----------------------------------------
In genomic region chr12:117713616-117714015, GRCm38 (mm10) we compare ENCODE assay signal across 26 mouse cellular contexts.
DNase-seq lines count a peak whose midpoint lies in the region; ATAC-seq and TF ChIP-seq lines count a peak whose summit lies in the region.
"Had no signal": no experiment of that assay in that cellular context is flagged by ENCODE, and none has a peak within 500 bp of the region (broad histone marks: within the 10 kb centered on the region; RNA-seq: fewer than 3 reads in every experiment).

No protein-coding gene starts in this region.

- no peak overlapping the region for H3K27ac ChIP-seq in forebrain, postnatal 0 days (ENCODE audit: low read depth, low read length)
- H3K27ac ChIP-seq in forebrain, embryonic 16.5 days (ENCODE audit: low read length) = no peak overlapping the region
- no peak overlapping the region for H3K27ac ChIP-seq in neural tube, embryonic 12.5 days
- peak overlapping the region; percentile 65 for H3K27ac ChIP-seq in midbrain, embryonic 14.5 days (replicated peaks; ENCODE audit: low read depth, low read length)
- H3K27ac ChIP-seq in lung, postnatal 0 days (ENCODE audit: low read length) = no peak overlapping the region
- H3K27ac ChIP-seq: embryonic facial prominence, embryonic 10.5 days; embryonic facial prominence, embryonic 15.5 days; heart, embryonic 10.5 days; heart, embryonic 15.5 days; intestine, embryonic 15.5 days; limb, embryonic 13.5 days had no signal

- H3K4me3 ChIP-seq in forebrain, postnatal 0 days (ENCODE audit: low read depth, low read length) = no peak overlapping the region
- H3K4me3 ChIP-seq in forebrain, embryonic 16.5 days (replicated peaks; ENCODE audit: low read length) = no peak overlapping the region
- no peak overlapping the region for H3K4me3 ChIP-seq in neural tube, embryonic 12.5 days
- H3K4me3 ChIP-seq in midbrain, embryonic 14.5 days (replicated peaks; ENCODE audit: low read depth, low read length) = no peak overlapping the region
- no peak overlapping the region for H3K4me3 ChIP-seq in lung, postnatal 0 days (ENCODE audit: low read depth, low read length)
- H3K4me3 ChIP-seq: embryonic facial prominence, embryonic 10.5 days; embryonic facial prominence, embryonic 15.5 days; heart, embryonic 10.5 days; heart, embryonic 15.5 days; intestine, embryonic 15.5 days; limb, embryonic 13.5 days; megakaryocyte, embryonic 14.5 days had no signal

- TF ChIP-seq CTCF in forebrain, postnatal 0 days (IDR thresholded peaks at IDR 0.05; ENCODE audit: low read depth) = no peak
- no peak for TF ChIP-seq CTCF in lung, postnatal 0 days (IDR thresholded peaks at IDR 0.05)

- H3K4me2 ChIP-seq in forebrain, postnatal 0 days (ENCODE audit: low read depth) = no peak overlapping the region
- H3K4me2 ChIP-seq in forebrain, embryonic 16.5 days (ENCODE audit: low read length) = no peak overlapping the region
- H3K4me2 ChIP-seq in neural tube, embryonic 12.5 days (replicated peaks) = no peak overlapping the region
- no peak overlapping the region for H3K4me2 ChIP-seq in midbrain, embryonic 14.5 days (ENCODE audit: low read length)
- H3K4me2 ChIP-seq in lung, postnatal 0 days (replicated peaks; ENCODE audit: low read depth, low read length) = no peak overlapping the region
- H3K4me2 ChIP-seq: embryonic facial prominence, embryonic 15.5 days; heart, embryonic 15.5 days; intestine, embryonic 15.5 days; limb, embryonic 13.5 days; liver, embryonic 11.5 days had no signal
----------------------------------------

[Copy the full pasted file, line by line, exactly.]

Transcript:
In genomic region chr12:117713616-117714015, GRCm38 (mm10) we compare ENCODE assay signal across 26 mouse cellular contexts.
DNase-seq lines count a peak whose midpoint lies in the region; ATAC-seq and TF ChIP-seq lines count a peak whose summit lies in the region.
"Had no signal": no experiment of that assay in that cellular context is flagged by ENCODE, and none has a peak within 500 bp of the region (broad histone marks: within the 10 kb centered on the region; RNA-seq: fewer than 3 reads in every experiment).

No protein-coding gene starts in this region.

- no peak overlapping the region for H3K27ac ChIP-seq in forebrain, postnatal 0 days (ENCODE audit: low read depth, low read length)
- H3K27ac ChIP-seq in forebrain, embryonic 16.5 days (ENCODE audit: low read length) = no peak overlapping the region
- no peak overlapping the region for H3K27ac ChIP-seq in neural tube, embryonic 12.5 days
- peak overlapping the region; percentile 65 for H3K27ac ChIP-seq in midbrain, embryonic 14.5 days (replicated peaks; ENCODE audit: low read depth, low read length)
- H3K27ac ChIP-seq in lung, postnatal 0 days (ENCODE audit: low read length) = no peak overlapping the region
- H3K27ac ChIP-seq: embryonic facial prominence, embryonic 10.5 days; embryonic facial prominence, embryonic 15.5 days; heart, embryonic 10.5 days; heart, embryonic 15.5 days; intestine, embryonic 15.5 days; limb, embryonic 13.5 days had no signal

- H3K4me3 ChIP-seq in forebrain, postnatal 0 days (ENCODE audit: low read depth, low read length) = no peak overlapping the region
- H3K4me3 ChIP-seq in forebrain, embryonic 16.5 days (replicated peaks; ENCODE audit: low read length) = no peak overlapping the region
- no peak overlapping the region for H3K4me3 ChIP-seq in neural tube, embryonic 12.5 days
- H3K4me3 ChIP-seq in midbrain, embryonic 14.5 days (replicated peaks; ENCODE audit: low read depth, low read length) = no peak overlapping the region
- no peak overlapping the region for H3K4me3 ChIP-seq in lung, postnatal 0 days (ENCODE audit: low read depth, low read length)
- H3K4me3 ChIP-seq: embryonic facial prominence, embryonic 10.5 days; embryonic facial prominence, embryonic 15.5 days; heart, embryonic 10.5 days; heart, embryonic 15.5 days; intestine, embryonic 15.5 days; limb, embryonic 13.5 days; megakaryocyte, embryonic 14.5 days had no signal

- TF ChIP-seq CTCF in forebrain, postnatal 0 days (IDR thresholded peaks at IDR 0.05; ENCODE audit: low read depth) = no peak
- no peak for TF ChIP-seq CTCF in lung, postnatal 0 days (IDR thresholded peaks at IDR 0.05)

- H3K4me2 ChIP-seq in forebrain, postnatal 0 days (ENCODE audit: low read depth) = no peak overlapping the region
- H3K4me2 ChIP-seq in forebrain, embryonic 16.5 days (ENCODE audit: low read length) = no peak overlapping the region
- H3K4me2 ChIP-seq in neural tube, embryonic 12.5 days (replicated peaks) = no peak overlapping the region
- no peak overlapping the region for H3K4me2 ChIP-seq in midbrain, embryonic 14.5 days (ENCODE audit: low read length)
- H3K4me2 ChIP-seq in lung, postnatal 0 days (replicated peaks; ENCODE audit: low read depth, low read length) = no peak overlapping the region
- H3K4me2 ChIP-seq: embryonic facial prominence, embryonic 15.5 days; heart, embryonic 15.5 days; intestine, embryonic 15.5 days; limb, embryonic 13.5 days; liver, embryonic 11.5 days had no signal